Anatomy of Complications Workshop

The Anatomy of Complications Workshop is a 2 day course. The programme is divided into four discrete but integrated and related modules, each of which is of half a day’s duration. Prior to attending the workshop all participants receive a teaching DVD demonstrating the various procedures to be performed during the practical surgical sessions. They also receive an anatomy CD which is a copy of the material presented at the interactive anatomy lecture during the first module of the workshop. It is crucial that these materials are reviewed by participants prior to attendance at the workshop.

The four modules are:

Anatomy
Surgical Skills
Live Animal Surgery
Case Presentations

Participants work in pairs that are allocated by the workshop organizers. All participants rotate through six different pairings in order to maximize interaction and to allow for the different skill and speed of participants. At the conclusion of the workshop each participant completes a formal structured evaluation questionnaire. This gives valuable feedback to the course organizers and allows for continued improvement in the quality and content of the workshop.


 

 Anatomy

Objectives:

To demonstrate and learn the pelvic surgical anatomy relevant to obstetric and gynaecological surgery.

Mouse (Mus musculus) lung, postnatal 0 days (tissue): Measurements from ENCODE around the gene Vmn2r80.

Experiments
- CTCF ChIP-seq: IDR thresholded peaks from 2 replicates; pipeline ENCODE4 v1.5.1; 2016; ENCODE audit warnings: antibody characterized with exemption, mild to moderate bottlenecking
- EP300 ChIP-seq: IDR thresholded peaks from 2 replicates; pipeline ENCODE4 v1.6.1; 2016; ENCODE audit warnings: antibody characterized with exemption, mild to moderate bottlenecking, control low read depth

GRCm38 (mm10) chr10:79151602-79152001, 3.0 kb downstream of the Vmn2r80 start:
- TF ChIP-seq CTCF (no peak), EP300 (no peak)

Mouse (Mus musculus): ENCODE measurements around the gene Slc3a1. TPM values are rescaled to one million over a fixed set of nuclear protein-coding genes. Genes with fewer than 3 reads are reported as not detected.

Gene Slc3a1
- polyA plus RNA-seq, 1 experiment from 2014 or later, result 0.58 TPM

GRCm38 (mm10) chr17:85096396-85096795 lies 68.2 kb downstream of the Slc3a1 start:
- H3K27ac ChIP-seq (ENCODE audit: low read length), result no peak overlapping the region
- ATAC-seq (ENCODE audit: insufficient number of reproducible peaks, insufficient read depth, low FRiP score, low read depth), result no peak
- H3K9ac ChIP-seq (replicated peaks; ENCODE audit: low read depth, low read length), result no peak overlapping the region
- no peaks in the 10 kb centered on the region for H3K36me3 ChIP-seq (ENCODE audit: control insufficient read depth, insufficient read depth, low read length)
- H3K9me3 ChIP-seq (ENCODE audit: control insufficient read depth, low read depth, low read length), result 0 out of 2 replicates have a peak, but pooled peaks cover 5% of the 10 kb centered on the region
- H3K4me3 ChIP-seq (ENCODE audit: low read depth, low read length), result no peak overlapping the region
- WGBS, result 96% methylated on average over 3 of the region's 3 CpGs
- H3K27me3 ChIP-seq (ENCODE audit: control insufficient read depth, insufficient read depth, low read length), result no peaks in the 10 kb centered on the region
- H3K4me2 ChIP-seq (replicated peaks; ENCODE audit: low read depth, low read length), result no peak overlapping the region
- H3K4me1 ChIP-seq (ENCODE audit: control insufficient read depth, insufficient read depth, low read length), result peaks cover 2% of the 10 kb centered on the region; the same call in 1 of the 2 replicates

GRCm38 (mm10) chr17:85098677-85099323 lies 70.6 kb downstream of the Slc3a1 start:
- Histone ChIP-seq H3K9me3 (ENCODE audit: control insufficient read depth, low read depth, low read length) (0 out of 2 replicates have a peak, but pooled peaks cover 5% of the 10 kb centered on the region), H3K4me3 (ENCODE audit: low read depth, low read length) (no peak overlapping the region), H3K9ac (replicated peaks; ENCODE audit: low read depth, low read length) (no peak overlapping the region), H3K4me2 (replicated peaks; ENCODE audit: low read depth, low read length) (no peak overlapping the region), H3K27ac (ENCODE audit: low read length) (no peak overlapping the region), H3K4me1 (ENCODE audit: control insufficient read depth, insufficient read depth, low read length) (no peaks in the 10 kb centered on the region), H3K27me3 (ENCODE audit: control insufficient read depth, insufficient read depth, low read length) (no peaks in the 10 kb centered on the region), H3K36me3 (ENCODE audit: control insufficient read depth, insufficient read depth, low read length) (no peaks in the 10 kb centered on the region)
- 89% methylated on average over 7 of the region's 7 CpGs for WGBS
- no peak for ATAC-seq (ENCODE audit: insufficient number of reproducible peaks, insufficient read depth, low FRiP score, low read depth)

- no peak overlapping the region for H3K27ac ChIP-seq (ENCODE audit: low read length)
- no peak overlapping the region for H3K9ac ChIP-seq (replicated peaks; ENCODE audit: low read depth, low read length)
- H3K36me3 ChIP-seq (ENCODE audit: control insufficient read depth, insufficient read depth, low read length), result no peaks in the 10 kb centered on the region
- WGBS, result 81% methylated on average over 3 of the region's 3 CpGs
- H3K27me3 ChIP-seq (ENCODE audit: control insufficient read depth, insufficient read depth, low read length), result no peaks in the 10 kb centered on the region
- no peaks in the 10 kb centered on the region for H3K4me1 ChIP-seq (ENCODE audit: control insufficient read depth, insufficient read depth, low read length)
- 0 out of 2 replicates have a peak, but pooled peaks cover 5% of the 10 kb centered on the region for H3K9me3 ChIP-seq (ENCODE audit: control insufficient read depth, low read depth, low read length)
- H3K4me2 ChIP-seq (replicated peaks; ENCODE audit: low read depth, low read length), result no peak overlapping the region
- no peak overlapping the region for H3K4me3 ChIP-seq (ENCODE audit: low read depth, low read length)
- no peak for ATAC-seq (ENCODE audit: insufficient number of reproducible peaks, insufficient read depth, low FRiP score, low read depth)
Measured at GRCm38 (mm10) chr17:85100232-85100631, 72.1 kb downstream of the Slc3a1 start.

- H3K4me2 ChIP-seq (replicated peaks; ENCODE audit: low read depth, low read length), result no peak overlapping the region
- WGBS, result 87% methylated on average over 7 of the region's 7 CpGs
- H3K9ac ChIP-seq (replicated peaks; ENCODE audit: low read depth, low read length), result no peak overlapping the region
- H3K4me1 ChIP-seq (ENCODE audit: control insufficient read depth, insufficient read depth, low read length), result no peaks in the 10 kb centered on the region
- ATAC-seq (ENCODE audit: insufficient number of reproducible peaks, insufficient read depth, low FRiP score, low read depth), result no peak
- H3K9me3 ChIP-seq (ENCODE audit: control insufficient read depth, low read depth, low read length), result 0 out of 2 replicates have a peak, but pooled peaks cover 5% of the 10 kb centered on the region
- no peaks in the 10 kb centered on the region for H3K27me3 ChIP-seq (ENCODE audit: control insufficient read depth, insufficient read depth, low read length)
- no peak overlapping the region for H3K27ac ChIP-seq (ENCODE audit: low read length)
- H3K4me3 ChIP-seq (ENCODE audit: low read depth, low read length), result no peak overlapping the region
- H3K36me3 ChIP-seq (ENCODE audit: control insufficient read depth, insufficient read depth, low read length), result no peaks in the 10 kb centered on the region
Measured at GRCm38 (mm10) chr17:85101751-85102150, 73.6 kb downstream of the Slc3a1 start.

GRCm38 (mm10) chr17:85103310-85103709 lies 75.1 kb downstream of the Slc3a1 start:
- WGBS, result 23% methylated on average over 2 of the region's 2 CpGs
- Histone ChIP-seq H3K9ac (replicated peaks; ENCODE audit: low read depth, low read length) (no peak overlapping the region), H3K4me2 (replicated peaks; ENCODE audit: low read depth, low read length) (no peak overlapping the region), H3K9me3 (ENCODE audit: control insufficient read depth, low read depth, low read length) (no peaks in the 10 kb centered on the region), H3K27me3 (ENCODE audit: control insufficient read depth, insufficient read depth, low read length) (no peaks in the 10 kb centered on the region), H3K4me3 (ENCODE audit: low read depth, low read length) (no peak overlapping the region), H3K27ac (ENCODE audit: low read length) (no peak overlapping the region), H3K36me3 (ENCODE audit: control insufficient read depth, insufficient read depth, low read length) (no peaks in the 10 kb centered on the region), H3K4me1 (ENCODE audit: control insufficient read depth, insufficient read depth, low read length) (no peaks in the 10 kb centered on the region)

The anatomical structures which are commonly involved in surgical injury will be reviewed, in particular the major vessels, nerves, ureter and bladder.

The surgical anatomy relevant to urinary incontinence surgery, hysterectomy, ovarian masses and retroperitoneal exploration of the pelvic side wall will be covered.

This session is aimed at revising and improving the participants’ knowledge and understanding of clinically relevant pelvic anatomy.

The first part of this session is an interactive review of pelvic anatomy facilitated by the Directors. Active participation by the learners and all facilitators is encouraged during this review process.

Following the anatomy review  is the practical anatomy session. This includes cadaver dissection and examination of prosected specimens and includes self directed learning materials. The practical anatomy session takes place in the Hill International Surgical Workshop which is next door to the seminar room.

This session requires satisfactory completion of a number of tasks during the cadaver dissection, as outlined below:

  • Dissection of the ureter from the pelvic brim to the bladder.
  • Recognition of the anatomical relationships of the ureter to vessels, muscles, nerves and viscera.
  • Dissection of the vessels of the pelvic side wall, including:
  • Common iliac, external iliac, internal iliac
  • Identification of the branches of the anterior division of internal iliac artery.
  • Dissection of the obturator fossa and contents.
  • Identification of the obturator internus muscle, and the obturator artery , vein and nerve.
  • Identification of the ischial spine, pudendal vessels and levator ani muscle.
  • Dissection of the femoral vein, artery and nerve
  • Dissection of the superior and inferior
  • Dissection of the pararectal and paravesical spaces and the Cave of Retzius.

Surgical Skills